Jantar Mantar is situated in 18,700 square meters of area. The observatory restored several times during these years particularly in 1902 in British rule and also in 2006 and replaced some of the original materials of construction with different materials. It is still in use today, both for teaching and calculation purposes and retains extra-ordinary accuracy. Some of the instruments uses are still mystery for visitors and how we can use them and how accurate predication they gave in time of 18th century. And some of the instruments are largest in world. Now it is part of a National monument of Rajasthan and also a part of UNASCO world heritage site. Some of the instruments used in the observatory of Jantar mantar Jaipur Rajasthan India are mentioned below.
Jaipur sundial at Jantar mantar (Vrihat Smarat Yantra)
The Vrihat Samrat yantra is a sundial that can give the local time to an accuracy of 2 seconds. Restored A.D. 1901 tested by jotshi Gokul chand bhawan for finding time and declination and hour angle of the heavenly bodies. It is the largest sundial ever built with a gnomon arm 22.6 meter high and largest quadrants of radius 15.5 meter. The shadow of the triangular wall, which is placed in the north-south direction with an angle equal to the latitude of this location moves equal distances in equal time intervals, on the eastern and western side quadrants. This movement is calibrated to read the local time. The western and eastern quadrants are divided into 6 hours each, for the morning and the afternoon segments respectively. Each hour is divided in 15 minutes and later in 1 minute parts. The minute part has ten subdivisions each of 6 seconds each of which again has three small divisions of 2 seconds each. The correction factor which is to be added for the day is displayed to convert the time obtained from this instrument to the clock time.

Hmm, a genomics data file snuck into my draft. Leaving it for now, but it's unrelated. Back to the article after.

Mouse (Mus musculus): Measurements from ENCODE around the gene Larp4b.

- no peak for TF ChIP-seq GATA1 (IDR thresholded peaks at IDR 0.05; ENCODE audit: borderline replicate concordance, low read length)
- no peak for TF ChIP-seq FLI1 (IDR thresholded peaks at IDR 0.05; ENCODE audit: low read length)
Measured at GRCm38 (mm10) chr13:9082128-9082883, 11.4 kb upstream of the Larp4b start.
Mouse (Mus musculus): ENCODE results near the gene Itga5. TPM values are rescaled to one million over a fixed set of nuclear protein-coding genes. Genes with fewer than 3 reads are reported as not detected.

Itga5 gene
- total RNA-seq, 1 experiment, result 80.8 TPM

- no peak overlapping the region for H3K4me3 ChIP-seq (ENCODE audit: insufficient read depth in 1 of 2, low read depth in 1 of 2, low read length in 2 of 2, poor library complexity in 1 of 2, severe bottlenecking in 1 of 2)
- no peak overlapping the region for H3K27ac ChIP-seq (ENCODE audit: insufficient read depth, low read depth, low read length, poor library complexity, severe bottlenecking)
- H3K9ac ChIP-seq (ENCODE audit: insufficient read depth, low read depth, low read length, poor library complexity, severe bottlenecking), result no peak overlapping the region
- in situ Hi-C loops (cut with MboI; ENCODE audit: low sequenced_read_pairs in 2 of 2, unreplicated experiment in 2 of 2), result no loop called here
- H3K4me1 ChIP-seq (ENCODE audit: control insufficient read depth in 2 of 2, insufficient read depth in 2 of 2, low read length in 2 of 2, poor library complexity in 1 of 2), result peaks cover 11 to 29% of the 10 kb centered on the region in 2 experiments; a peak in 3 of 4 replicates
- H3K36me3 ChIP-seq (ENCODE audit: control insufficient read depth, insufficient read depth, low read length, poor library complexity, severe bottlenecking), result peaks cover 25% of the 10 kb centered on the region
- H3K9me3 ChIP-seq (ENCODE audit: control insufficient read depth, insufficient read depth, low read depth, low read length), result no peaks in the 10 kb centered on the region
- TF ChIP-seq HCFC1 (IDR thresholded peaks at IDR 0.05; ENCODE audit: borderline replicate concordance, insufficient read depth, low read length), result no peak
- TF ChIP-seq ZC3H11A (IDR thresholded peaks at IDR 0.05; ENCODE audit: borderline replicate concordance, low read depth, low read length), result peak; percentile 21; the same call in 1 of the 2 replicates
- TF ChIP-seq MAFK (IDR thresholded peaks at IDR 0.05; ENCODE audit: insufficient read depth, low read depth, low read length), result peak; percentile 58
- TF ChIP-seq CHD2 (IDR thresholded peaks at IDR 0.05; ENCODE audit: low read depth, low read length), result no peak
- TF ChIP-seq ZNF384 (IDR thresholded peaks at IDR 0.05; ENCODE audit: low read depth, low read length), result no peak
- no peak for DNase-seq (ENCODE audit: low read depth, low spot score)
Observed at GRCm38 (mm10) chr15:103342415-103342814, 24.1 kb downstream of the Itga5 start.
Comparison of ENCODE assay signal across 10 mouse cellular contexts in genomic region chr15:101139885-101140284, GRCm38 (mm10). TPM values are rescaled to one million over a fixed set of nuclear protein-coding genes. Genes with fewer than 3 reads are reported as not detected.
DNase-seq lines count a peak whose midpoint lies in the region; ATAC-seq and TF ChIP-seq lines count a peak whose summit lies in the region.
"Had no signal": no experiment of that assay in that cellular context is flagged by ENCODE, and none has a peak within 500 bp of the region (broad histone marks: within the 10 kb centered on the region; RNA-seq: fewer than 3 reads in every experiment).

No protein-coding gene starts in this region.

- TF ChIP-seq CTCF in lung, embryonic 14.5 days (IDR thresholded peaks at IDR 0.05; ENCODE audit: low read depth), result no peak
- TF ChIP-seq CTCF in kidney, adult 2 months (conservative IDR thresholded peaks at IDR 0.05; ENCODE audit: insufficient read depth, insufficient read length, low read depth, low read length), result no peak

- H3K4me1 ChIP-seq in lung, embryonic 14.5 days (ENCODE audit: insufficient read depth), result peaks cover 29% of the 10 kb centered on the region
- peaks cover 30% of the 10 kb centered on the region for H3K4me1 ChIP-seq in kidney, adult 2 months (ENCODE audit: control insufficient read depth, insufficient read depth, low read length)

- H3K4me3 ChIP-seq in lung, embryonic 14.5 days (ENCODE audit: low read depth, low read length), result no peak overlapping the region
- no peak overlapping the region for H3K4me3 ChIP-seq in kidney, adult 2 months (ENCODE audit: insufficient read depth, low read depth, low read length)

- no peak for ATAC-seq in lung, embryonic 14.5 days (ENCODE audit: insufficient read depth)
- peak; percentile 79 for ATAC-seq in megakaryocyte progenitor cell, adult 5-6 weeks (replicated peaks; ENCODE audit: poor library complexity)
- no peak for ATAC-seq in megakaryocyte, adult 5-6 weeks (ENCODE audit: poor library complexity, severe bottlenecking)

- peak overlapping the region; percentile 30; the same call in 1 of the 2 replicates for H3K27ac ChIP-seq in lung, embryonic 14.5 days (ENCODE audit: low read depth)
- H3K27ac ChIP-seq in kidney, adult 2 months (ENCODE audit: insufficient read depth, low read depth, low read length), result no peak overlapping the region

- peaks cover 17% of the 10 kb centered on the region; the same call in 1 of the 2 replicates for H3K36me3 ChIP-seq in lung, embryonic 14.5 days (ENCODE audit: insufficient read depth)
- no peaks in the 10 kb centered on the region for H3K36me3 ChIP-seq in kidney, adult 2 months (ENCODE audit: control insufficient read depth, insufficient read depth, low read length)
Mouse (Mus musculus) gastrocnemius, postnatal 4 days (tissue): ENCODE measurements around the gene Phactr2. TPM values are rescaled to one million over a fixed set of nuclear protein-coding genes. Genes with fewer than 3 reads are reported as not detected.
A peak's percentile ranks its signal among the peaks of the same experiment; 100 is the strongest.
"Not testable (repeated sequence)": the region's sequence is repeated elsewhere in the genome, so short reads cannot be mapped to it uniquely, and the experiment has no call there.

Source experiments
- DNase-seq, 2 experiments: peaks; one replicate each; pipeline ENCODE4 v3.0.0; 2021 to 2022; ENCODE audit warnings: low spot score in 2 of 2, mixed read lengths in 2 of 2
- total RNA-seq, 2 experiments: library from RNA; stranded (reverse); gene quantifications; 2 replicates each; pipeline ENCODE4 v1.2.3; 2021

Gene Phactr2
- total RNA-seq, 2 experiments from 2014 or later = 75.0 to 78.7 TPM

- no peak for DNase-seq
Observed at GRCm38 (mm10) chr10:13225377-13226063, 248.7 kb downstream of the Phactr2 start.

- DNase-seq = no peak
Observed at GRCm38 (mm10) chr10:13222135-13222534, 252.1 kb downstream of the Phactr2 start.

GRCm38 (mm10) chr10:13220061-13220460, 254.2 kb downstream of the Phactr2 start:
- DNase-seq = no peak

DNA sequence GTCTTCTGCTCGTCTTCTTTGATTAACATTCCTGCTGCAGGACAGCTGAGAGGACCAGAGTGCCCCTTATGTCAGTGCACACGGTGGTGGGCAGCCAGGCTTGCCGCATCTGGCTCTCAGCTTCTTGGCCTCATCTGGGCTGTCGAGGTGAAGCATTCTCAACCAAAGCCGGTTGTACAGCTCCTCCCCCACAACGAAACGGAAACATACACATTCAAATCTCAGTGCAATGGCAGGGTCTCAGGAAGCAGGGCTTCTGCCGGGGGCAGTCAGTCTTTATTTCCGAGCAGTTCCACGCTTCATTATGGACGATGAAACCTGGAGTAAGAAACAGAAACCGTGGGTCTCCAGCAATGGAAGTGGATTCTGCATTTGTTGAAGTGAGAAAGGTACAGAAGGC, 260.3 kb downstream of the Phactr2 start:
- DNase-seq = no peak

Small samrat yantra
Small samrat yantra amerjaipur